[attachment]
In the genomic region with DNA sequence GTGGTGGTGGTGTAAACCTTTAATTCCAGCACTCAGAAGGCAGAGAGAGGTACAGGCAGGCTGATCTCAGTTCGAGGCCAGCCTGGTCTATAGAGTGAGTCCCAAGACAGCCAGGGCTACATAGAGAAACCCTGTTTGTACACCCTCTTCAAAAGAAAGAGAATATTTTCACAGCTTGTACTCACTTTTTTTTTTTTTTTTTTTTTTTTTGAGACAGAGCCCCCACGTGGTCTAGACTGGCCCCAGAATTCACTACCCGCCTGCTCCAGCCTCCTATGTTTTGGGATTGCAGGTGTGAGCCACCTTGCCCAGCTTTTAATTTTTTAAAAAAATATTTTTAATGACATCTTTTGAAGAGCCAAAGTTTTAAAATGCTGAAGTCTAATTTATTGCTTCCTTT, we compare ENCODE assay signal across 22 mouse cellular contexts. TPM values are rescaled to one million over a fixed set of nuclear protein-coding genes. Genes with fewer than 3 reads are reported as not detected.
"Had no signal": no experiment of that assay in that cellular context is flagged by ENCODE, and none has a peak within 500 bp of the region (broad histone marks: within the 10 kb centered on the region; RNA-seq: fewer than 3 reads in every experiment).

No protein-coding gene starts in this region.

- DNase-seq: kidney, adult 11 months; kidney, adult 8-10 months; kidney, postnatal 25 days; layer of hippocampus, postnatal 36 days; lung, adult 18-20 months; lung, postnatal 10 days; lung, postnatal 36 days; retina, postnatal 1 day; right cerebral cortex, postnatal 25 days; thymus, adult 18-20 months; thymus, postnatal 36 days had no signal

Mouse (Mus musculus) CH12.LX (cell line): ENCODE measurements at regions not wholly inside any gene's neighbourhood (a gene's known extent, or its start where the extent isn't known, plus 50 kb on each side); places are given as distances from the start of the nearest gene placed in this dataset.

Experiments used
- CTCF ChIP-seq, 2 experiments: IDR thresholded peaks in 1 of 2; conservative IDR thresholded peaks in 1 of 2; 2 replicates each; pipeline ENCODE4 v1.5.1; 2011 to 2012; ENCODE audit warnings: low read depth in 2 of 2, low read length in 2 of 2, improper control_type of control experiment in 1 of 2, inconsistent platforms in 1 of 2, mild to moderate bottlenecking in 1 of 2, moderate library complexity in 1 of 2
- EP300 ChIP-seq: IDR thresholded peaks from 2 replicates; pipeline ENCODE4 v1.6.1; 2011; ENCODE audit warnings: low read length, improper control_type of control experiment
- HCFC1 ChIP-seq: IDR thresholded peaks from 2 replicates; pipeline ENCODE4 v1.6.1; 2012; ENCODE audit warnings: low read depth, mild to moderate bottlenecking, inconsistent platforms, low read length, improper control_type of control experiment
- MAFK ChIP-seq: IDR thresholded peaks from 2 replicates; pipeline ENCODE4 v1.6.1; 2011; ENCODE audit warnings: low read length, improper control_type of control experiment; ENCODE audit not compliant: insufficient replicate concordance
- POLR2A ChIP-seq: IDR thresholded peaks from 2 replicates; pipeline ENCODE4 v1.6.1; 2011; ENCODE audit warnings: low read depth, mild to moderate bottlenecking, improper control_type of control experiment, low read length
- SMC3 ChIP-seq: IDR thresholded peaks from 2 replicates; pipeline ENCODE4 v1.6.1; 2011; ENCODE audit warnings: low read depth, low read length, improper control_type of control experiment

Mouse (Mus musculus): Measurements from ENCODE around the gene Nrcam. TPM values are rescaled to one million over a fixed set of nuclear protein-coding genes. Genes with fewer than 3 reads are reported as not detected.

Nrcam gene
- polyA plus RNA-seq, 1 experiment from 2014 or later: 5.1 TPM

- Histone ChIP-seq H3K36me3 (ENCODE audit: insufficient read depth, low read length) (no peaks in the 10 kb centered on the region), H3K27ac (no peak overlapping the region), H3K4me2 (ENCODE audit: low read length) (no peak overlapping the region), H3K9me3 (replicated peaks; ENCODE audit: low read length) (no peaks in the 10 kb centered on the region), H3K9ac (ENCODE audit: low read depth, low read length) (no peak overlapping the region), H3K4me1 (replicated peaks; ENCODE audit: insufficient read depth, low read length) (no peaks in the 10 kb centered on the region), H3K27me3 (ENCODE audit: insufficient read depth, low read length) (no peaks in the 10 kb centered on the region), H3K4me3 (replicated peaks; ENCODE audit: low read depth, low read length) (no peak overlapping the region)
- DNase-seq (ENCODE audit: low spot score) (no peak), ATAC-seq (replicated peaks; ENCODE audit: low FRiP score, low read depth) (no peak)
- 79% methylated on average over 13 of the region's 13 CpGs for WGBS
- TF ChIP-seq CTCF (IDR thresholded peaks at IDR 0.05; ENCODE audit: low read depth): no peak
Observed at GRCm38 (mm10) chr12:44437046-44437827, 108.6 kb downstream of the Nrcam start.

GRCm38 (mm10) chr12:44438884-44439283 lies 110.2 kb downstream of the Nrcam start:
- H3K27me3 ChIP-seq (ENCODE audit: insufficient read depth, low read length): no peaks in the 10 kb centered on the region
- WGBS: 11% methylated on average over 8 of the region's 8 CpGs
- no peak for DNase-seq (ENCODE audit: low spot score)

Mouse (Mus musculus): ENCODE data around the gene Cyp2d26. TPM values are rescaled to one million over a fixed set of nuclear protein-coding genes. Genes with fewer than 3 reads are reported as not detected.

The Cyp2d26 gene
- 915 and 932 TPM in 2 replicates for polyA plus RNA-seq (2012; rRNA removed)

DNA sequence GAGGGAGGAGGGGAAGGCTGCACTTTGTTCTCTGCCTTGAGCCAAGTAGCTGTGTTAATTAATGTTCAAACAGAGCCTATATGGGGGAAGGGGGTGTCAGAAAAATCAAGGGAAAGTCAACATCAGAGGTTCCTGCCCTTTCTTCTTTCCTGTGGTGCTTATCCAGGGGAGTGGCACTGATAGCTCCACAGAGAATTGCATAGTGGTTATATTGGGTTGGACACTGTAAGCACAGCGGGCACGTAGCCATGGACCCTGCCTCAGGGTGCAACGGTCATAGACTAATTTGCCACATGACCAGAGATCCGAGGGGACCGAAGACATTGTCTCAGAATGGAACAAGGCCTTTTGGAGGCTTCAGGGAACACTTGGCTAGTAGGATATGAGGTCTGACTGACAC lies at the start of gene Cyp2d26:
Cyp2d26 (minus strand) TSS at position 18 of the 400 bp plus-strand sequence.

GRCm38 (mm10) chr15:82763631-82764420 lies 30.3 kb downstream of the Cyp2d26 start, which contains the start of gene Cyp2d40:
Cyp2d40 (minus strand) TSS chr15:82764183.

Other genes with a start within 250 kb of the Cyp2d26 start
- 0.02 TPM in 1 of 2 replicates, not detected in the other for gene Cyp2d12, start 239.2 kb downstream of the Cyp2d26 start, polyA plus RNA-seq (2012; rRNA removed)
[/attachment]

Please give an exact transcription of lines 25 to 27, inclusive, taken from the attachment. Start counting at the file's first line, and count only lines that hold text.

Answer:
Mouse (Mus musculus): ENCODE data around the gene Cyp2d26. TPM values are rescaled to one million over a fixed set of nuclear protein-coding genes. Genes with fewer than 3 reads are reported as not detected.

The Cyp2d26 gene
- 915 and 932 TPM in 2 replicates for polyA plus RNA-seq (2012; rRNA removed)